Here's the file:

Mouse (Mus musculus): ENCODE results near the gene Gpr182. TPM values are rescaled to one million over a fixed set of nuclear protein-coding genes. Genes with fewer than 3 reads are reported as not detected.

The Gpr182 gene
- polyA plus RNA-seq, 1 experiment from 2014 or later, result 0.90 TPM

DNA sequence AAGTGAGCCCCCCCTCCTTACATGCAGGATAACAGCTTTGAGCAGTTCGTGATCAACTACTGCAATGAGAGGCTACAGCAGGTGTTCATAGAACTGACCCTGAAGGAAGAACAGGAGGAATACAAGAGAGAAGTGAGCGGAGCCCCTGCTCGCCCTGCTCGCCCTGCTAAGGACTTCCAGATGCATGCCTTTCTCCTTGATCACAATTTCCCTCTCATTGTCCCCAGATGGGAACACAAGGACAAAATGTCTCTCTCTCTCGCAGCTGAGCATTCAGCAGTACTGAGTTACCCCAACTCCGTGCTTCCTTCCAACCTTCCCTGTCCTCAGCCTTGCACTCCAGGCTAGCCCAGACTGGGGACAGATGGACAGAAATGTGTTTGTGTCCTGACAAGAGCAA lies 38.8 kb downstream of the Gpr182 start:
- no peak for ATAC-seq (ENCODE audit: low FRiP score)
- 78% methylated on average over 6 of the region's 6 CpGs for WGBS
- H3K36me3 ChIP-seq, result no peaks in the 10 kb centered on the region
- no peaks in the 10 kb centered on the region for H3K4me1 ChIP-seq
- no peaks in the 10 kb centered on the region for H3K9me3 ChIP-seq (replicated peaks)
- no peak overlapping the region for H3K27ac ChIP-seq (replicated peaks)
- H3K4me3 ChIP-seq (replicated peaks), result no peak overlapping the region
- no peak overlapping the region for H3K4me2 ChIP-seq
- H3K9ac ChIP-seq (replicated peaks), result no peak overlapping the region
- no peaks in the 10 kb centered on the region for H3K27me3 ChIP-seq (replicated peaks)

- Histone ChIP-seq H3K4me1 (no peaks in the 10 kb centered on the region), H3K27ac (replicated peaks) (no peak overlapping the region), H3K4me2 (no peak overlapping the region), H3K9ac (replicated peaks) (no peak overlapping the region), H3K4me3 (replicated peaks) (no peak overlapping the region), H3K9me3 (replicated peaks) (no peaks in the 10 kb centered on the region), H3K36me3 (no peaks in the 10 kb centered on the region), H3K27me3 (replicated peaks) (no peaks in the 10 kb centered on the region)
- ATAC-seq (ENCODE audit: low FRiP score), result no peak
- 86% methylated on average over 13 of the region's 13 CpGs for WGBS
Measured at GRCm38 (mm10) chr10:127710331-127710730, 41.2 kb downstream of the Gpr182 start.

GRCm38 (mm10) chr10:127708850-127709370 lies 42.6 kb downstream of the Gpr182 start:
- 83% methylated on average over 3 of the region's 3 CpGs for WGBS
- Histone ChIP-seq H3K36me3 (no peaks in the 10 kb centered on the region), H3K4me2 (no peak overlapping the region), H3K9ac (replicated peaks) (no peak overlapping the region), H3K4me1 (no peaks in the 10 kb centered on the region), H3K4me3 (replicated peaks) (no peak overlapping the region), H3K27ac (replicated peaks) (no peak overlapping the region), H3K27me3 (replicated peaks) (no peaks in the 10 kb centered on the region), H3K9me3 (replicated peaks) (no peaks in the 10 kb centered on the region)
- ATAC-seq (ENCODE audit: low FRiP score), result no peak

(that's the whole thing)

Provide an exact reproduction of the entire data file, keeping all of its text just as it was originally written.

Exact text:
Mouse (Mus musculus): ENCODE results near the gene Gpr182. TPM values are rescaled to one million over a fixed set of nuclear protein-coding genes. Genes with fewer than 3 reads are reported as not detected.

The Gpr182 gene
- polyA plus RNA-seq, 1 experiment from 2014 or later, result 0.90 TPM

DNA sequence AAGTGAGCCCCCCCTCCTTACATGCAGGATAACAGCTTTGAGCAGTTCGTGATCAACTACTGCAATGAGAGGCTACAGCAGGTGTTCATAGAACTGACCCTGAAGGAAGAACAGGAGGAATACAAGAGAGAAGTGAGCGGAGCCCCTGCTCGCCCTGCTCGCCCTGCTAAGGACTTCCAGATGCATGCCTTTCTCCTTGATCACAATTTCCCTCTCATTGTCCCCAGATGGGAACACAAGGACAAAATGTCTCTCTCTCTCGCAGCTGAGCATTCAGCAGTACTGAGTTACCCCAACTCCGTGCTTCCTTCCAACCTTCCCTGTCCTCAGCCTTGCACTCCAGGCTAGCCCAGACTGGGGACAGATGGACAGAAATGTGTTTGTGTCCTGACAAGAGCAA lies 38.8 kb downstream of the Gpr182 start:
- no peak for ATAC-seq (ENCODE audit: low FRiP score)
- 78% methylated on average over 6 of the region's 6 CpGs for WGBS
- H3K36me3 ChIP-seq, result no peaks in the 10 kb centered on the region
- no peaks in the 10 kb centered on the region for H3K4me1 ChIP-seq
- no peaks in the 10 kb centered on the region for H3K9me3 ChIP-seq (replicated peaks)
- no peak overlapping the region for H3K27ac ChIP-seq (replicated peaks)
- H3K4me3 ChIP-seq (replicated peaks), result no peak overlapping the region
- no peak overlapping the region for H3K4me2 ChIP-seq
- H3K9ac ChIP-seq (replicated peaks), result no peak overlapping the region
- no peaks in the 10 kb centered on the region for H3K27me3 ChIP-seq (replicated peaks)

- Histone ChIP-seq H3K4me1 (no peaks in the 10 kb centered on the region), H3K27ac (replicated peaks) (no peak overlapping the region), H3K4me2 (no peak overlapping the region), H3K9ac (replicated peaks) (no peak overlapping the region), H3K4me3 (replicated peaks) (no peak overlapping the region), H3K9me3 (replicated peaks) (no peaks in the 10 kb centered on the region), H3K36me3 (no peaks in the 10 kb centered on the region), H3K27me3 (replicated peaks) (no peaks in the 10 kb centered on the region)
- ATAC-seq (ENCODE audit: low FRiP score), result no peak
- 86% methylated on average over 13 of the region's 13 CpGs for WGBS
Measured at GRCm38 (mm10) chr10:127710331-127710730, 41.2 kb downstream of the Gpr182 start.

GRCm38 (mm10) chr10:127708850-127709370 lies 42.6 kb downstream of the Gpr182 start:
- 83% methylated on average over 3 of the region's 3 CpGs for WGBS
- Histone ChIP-seq H3K36me3 (no peaks in the 10 kb centered on the region), H3K4me2 (no peak overlapping the region), H3K9ac (replicated peaks) (no peak overlapping the region), H3K4me1 (no peaks in the 10 kb centered on the region), H3K4me3 (replicated peaks) (no peak overlapping the region), H3K27ac (replicated peaks) (no peak overlapping the region), H3K27me3 (replicated peaks) (no peaks in the 10 kb centered on the region), H3K9me3 (replicated peaks) (no peaks in the 10 kb centered on the region)
- ATAC-seq (ENCODE audit: low FRiP score), result no peak